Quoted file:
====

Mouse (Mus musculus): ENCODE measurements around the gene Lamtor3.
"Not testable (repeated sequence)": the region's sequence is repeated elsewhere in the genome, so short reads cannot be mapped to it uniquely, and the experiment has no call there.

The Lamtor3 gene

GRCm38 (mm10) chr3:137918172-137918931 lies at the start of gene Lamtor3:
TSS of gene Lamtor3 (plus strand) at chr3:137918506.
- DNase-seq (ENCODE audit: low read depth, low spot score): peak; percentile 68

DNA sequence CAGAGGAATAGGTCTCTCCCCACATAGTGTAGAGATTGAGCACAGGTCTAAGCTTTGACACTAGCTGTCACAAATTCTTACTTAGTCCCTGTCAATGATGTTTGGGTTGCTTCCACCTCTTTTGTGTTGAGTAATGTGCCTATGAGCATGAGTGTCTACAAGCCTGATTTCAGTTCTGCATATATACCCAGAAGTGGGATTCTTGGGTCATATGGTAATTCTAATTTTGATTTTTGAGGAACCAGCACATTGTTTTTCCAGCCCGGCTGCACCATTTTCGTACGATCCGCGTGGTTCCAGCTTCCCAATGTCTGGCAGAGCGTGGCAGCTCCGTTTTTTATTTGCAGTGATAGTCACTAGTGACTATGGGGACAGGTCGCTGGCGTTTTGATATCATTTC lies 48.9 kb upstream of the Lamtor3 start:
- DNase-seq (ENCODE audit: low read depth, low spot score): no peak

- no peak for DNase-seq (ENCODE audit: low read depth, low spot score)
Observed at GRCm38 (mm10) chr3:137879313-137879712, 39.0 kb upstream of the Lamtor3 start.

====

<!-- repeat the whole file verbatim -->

Mouse (Mus musculus): ENCODE measurements around the gene Lamtor3.
"Not testable (repeated sequence)": the region's sequence is repeated elsewhere in the genome, so short reads cannot be mapped to it uniquely, and the experiment has no call there.

The Lamtor3 gene

GRCm38 (mm10) chr3:137918172-137918931 lies at the start of gene Lamtor3:
TSS of gene Lamtor3 (plus strand) at chr3:137918506.
- DNase-seq (ENCODE audit: low read depth, low spot score): peak; percentile 68

DNA sequence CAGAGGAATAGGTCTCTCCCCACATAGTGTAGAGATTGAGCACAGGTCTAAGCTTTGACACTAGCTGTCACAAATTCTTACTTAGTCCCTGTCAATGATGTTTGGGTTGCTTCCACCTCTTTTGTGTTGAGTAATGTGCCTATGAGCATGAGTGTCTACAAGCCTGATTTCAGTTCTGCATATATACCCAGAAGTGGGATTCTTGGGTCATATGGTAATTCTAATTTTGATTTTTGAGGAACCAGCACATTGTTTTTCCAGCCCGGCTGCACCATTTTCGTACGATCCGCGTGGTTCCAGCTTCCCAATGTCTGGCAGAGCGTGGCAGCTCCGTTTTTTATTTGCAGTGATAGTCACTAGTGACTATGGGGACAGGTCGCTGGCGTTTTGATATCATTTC lies 48.9 kb upstream of the Lamtor3 start:
- DNase-seq (ENCODE audit: low read depth, low spot score): no peak

- no peak for DNase-seq (ENCODE audit: low read depth, low spot score)
Observed at GRCm38 (mm10) chr3:137879313-137879712, 39.0 kb upstream of the Lamtor3 start.